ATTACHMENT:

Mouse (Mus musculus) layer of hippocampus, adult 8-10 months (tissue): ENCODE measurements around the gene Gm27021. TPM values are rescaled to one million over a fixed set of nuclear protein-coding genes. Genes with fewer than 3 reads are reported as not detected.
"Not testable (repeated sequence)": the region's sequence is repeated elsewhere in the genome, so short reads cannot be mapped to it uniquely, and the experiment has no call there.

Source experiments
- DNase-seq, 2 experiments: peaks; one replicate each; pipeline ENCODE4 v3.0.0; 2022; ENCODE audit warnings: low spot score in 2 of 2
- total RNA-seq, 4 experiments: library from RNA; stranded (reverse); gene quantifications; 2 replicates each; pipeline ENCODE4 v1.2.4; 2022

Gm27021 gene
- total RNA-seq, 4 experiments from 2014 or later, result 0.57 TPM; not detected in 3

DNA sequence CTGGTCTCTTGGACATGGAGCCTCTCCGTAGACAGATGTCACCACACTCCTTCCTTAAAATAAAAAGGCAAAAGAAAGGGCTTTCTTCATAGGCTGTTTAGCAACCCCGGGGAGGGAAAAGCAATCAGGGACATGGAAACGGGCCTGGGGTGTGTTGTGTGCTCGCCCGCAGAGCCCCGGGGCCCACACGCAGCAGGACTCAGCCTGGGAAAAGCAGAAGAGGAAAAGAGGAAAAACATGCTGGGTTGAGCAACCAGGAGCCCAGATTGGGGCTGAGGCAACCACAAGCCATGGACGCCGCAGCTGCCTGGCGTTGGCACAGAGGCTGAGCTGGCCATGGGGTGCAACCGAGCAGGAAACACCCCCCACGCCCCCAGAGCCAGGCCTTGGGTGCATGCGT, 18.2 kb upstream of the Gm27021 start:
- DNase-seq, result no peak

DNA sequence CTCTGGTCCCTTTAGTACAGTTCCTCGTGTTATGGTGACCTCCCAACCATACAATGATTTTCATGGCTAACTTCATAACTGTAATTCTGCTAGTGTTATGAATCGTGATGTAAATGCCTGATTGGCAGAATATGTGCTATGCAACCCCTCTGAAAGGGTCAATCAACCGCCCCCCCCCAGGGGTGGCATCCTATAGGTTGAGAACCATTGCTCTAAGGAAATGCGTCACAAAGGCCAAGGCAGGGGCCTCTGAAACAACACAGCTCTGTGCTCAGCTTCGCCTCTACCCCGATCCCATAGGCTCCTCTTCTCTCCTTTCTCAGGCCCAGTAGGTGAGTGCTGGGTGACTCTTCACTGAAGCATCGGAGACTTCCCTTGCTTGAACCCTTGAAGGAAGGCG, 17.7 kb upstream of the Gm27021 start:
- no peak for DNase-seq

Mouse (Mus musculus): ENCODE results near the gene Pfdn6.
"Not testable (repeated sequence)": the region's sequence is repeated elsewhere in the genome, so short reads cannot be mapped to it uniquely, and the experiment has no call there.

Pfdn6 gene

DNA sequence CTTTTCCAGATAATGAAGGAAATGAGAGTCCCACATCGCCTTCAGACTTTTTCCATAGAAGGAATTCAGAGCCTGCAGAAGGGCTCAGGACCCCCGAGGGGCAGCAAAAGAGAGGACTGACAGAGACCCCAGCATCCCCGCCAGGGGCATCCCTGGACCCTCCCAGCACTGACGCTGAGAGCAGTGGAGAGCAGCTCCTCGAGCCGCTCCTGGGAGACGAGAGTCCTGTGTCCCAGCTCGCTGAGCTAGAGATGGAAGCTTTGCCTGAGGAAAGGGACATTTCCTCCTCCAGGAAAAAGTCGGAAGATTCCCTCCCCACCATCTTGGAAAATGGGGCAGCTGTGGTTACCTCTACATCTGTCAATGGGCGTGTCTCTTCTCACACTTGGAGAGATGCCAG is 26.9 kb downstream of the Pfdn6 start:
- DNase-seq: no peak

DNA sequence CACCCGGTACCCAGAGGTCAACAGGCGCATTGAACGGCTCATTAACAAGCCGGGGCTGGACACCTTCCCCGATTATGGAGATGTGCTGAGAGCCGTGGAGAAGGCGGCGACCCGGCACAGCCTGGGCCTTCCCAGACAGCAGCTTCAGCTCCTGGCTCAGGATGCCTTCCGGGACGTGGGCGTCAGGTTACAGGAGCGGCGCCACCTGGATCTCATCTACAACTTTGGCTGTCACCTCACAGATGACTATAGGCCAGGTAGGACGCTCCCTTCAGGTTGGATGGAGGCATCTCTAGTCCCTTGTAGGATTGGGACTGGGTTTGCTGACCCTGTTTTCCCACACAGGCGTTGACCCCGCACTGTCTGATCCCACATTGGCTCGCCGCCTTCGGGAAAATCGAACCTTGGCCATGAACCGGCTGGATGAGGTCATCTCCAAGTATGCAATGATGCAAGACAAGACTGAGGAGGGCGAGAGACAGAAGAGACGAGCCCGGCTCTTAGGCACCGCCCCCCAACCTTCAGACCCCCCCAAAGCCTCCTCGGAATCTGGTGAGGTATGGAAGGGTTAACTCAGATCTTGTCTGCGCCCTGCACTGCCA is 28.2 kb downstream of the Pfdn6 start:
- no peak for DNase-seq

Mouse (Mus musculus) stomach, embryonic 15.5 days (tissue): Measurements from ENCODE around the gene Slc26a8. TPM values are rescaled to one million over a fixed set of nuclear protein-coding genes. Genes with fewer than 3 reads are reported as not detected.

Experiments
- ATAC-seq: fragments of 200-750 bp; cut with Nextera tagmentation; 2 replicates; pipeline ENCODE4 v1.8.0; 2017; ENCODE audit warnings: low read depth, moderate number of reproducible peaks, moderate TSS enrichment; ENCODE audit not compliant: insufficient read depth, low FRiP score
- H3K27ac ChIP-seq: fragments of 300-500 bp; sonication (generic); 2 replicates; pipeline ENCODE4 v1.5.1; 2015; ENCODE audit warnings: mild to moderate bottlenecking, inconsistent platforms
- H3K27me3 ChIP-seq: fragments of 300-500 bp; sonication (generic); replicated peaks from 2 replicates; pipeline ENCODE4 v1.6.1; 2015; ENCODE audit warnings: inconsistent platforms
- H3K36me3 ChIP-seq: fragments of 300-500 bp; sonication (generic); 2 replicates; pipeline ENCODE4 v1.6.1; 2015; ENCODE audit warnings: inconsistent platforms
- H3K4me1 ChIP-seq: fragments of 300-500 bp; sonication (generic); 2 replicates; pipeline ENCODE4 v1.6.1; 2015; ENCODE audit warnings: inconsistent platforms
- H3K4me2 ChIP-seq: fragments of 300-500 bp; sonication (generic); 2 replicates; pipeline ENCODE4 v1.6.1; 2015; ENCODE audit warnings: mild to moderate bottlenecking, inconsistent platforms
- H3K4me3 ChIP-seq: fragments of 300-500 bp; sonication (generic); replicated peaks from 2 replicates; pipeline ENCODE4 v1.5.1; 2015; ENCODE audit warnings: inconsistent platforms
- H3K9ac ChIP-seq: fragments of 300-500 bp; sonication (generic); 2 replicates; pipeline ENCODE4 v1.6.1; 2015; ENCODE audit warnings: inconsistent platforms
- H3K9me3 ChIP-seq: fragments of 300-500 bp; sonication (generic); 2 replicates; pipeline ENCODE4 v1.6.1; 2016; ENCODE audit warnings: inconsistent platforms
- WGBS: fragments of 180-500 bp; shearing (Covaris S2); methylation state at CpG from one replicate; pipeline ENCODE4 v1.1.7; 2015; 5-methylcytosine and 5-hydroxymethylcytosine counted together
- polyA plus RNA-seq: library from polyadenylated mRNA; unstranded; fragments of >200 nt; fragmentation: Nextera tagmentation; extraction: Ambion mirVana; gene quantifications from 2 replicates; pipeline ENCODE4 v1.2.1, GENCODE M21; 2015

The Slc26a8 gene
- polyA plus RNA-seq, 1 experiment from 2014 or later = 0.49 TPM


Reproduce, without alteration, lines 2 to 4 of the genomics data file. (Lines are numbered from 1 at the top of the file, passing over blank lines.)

"Not testable (repeated sequence)": the region's sequence is repeated elsewhere in the genome, so short reads cannot be mapped to it uniquely, and the experiment has no call there.

Source experiments
- DNase-seq, 2 experiments: peaks; one replicate each; pipeline ENCODE4 v3.0.0; 2022; ENCODE audit warnings: low spot score in 2 of 2